Just be sure you don't use the water for drinking, cooking, or bathing.

A Barrel Of Laughs

The thing that won us over in the story above is that there are rain barrels available that don't look like the wooden beer kegs in which daring people went over Niagara Falls, although those would probably look a little better than the horrible industrial drums I imagined when I first pictured a rain barrel on my lawn.

Realistically, it's just as important for you to evaluate the rain barrels on our list based on their appearance as it is for you to scrutinize their individual features. If the barrel you select clashes too hard with your house's exterior, you might find yourself shunning or under-using the barrel, which is, frankly, a waste of water.

It would also be a waste if you got the wrong size barrel, the capacity of which doesn't match your level of activity and enthusiasm around the yard. If your barrel is too big, you might get into the habit of overlooking it and using your municipality's water supply on your lawn instead. If it's too small, and it fills up too quickly, you'll find yourself frustrated with the whole experience.

The final variable, of course, is price, and the fancier-looking rain barrels with extra features like simpler, more durable drainage adapters and food-grade polyethylene construction, are going to be more expensive. Find the perfect balance between the features you want, the look you desire, and the amount you're willing to spend, and a big neon arrow will point straight at your perfect choice.

Conservation Through History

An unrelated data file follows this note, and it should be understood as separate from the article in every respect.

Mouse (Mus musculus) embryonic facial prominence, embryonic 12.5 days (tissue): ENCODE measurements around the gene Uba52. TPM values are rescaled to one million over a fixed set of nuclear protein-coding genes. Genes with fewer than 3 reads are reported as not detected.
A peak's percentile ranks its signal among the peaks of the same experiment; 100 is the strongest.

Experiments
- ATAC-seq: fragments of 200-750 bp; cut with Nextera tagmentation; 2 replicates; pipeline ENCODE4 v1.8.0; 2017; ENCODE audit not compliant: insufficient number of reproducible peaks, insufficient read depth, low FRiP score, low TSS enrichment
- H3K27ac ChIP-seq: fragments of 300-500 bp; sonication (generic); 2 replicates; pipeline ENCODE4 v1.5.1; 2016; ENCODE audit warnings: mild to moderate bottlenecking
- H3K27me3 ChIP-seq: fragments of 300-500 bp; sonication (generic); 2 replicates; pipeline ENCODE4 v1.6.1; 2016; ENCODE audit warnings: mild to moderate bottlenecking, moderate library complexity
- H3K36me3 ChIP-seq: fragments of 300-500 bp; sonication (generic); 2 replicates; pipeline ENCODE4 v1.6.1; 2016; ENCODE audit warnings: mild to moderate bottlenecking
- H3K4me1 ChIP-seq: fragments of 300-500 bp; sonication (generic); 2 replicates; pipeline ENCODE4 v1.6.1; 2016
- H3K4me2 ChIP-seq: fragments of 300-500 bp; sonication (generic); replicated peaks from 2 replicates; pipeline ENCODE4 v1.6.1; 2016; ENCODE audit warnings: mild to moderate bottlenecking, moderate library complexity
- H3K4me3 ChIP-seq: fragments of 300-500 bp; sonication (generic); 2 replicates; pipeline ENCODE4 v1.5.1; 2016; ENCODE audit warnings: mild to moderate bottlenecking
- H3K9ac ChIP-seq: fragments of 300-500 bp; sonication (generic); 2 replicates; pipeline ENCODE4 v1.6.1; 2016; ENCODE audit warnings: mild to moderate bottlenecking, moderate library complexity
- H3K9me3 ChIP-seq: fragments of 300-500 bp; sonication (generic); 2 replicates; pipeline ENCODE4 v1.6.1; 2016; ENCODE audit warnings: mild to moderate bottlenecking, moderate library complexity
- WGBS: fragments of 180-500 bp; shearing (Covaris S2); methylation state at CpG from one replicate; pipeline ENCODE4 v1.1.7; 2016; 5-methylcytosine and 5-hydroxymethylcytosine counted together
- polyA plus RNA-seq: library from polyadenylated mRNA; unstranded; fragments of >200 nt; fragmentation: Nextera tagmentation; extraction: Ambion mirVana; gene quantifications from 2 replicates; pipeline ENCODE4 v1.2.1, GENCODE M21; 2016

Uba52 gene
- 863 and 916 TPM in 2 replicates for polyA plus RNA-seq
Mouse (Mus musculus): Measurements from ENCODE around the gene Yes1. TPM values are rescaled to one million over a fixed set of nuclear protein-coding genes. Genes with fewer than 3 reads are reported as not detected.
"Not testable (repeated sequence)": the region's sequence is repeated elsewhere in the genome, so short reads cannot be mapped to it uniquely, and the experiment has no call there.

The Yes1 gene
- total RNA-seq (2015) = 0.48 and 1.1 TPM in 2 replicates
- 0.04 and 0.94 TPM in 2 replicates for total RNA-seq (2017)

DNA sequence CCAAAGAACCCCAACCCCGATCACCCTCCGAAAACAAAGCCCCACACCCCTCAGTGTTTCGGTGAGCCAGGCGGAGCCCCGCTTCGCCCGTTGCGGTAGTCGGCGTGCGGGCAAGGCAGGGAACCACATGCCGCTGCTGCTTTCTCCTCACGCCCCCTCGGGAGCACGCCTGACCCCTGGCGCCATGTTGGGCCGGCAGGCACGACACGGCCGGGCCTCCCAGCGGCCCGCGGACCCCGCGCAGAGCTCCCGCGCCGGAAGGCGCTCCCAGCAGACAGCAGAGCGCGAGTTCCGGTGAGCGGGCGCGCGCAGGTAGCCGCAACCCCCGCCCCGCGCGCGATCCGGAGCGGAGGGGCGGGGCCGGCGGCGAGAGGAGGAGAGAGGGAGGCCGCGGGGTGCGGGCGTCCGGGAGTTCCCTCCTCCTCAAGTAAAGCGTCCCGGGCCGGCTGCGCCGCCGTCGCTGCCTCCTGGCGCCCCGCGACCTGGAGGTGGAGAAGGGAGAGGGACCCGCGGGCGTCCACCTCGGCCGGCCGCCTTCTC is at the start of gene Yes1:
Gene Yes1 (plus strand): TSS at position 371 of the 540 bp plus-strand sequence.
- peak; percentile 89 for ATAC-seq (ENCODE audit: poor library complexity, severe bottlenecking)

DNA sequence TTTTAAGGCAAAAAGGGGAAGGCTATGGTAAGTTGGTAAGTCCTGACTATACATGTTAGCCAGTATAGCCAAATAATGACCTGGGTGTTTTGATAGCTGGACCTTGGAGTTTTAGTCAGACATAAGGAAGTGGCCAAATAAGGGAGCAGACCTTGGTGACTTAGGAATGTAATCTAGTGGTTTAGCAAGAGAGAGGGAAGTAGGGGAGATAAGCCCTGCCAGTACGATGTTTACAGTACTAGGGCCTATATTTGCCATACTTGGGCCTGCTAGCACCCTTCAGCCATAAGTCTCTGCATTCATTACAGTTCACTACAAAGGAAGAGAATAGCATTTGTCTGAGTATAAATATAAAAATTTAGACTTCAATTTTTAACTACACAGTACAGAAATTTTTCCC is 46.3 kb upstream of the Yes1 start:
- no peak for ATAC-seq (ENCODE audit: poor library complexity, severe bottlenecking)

It's more than likely that individuals and families in ancient times had methods for the collection of rainwater. The issue back then, of course, would have been sanitation, as mosquito larvae and bacteria of all kinds would make their way into a stagnant water supply rather quickly.

The capitol city of the Roman Empire, Constantinople, had a massive structure devoted to rainwater collection around 350 BCE, and archeologists have found evidence of a sophisticated rainwater collection and storage system on the island of Crete that dates back to around 1700 BCE.

As water conservation efforts picked up steam through the 60s, 70s, and 80s, some forward-thinking architects began integrating rainwater collection into the design of sustainable homes.

In the last three decades, sustainability has gone from an idea circulating the fringes of our society to a buzz-word and an effective marketing technique for any company concerned with its public image. While the cynics among us point to this shift in public consciousness as a sign that sustainability will eventually become as meaningful as brushing your teeth twice a day–a thing that most people believe they do responsibly, even if they don't–,those of us that are willing to squash our cynicism will find that steps like these put us in line with a long history of conservation efforts that have always been a part of the solution.

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Last updated on November 17, 2017 by Sam Kraft

Sam is a marketing/communications professional and freelance writer who resides in Chicago, IL and is perpetually celebrating the Cubs’ 2016 World Series victory.